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I want to be able to type some executable from the command line in windows and have it run, regardless if I am in the folder where the file is located.

How do I set it up or install it so that I can just type someProgram and have it run regardless of my folder location?

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up vote 8 down vote accepted

Open your system properties (Right click My Computer->properties) Click the Advanced Tab and the envirnment variables button. Look for Path in the System variables section. Then Either put your program in one of the directories listed in that path, or add the install directory to the list. The latter is probably the better option

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+1 for the answer, but I wouldn't put it in the path in System variables. I'd add a path entry to the User variables section and put it there, unless there's a need for users other than the current user to have access. Why pollute the system path? – WaldenL May 5 '09 at 13:25
+1 to the comment agreed. It should be in the user section rather than the system section. Thanks for the correction Walden – Vagnerr May 5 '09 at 13:38

You would add the path to that program's directory to your PATH environment variable.

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You need to have your PATH environment variable set. You can find this in the Control Panel under the System icon, in the "Advanced" tab. Click on the "Environment Variable" button. A second dialog appears with two sections. The top one shows variables that are specific to you, the bottom one, to the entire system. If you want it to just affect you, put the change there, else put it in the bottom.

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This is, in every common operating system, the purpose of the PATH-variable.

If you are bound to windows, there is a better way to do it case you want to use that extensively: I used to have it set up for A LOT of programs, so I could start my programs by Win-R (like Start->Run or on the command line), type in a few letters of the executable name, take advantage of the MRU-List and start the application.

The drawback of adding all paths of those executable to the path is that it slows down the command execution: Everytime you call a program, all paths have to be scanned. Therefore, the PATH variable should only be used for directories that contain several executables, like a "bin" or "tools" directory.

The better way is to create a proper entry in the registry, many program installers do that by themself, BTW.

HKLM\SOFTWARE\Microsoft\Windows\CurrentVersion\App Paths\

is the place to go. You will already see a lot of entries. AFAIK, this would also allow to have two different commands starting the same program, but in different working directories, or different properties.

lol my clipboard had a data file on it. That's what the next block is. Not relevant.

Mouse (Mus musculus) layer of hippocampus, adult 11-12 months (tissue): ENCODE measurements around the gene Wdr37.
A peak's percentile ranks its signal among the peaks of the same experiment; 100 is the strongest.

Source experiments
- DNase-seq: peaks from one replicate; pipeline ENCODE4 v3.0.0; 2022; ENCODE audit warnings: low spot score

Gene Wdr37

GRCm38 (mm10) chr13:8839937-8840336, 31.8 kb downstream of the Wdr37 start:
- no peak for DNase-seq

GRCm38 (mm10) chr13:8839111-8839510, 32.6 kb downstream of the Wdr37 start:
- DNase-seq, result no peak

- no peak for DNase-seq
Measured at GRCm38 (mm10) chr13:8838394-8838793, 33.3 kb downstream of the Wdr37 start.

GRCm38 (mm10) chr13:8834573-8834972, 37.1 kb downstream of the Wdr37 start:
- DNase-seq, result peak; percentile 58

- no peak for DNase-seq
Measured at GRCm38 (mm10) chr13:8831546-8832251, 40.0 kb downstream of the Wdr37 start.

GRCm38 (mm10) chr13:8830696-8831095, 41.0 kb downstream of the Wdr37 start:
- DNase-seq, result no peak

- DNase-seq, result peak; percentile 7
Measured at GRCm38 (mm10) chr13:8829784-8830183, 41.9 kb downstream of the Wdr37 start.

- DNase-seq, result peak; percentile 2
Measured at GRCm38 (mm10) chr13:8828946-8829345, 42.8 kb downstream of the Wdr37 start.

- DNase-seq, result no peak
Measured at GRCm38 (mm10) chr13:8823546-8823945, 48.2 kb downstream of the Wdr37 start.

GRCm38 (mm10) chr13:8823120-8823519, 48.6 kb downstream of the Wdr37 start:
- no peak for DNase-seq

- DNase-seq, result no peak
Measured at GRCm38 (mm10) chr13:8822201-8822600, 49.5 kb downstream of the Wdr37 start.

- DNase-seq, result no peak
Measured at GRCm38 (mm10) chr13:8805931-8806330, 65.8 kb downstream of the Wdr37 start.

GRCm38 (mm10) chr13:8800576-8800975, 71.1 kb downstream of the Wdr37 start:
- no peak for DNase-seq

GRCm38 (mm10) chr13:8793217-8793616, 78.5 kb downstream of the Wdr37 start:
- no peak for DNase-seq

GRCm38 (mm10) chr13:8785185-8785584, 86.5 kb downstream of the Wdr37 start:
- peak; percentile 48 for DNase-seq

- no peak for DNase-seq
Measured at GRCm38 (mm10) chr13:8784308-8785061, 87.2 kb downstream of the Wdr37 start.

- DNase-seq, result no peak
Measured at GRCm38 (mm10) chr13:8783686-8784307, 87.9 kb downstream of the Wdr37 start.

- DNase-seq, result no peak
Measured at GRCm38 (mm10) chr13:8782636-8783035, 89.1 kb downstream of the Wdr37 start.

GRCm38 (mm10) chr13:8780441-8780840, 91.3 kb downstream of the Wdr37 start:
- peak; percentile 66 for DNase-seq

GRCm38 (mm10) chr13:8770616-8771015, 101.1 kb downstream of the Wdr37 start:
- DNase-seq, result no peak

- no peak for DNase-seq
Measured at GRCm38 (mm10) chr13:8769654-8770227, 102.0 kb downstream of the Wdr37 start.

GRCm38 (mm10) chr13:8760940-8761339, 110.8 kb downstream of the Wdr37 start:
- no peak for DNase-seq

Unfortunately, I have not yet found any information from Microsoft/MSDN about the parameters one can find, like RunAsOnNonAdminInstall or BlockOnTSNonInstallMode. We can only speculate on that.

This will also allow you to "rename" the program without actually renaming the executable file (which could get you in trouble if you update it or if it's part of a larger suite) and migrate smoothly if you switch to another favourite application for a certain task. I had vlc and IrfanView start when I typed "wmplayer" and "ACDsee32" accordingly out of habbit/mistake.

THIS is the most exhaustive I ever found about it.

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I'd like to add a modern answer to this question (long-tail philosophy of SO sites).

PowerShell is the modern shell on windows. Chocolatey Nuget is a command-line app. It's tagline is 'apt-get for Windows'.

The pattern that Chocolatey uses (which is cloned from package managers for other platforms):

A program and all its EXEs/DLLs are installed to C:\Program Files(x86)\MyCompany\MyApp. But only one EXE is ever used, App.EXE. So chocolatey doesn't add ...\MyCompany\MyApp to the PATH. There is one folder, C:\chocolatey\bin, that has one MyApp.bat file per program. Each bat files has one line that runs the full path to the EXE:

"C:\Program Files(x86)\MyCompany\MyApp\App.EXE" %*

Even if you don't have Chocolatey, I would recommend the same pattern. Create a %USERPROFILE%\Documents\bin folder, and create the .bat file. In PowerShell you can use Set-Alias to do this, add this to your default profile.ps1 file.

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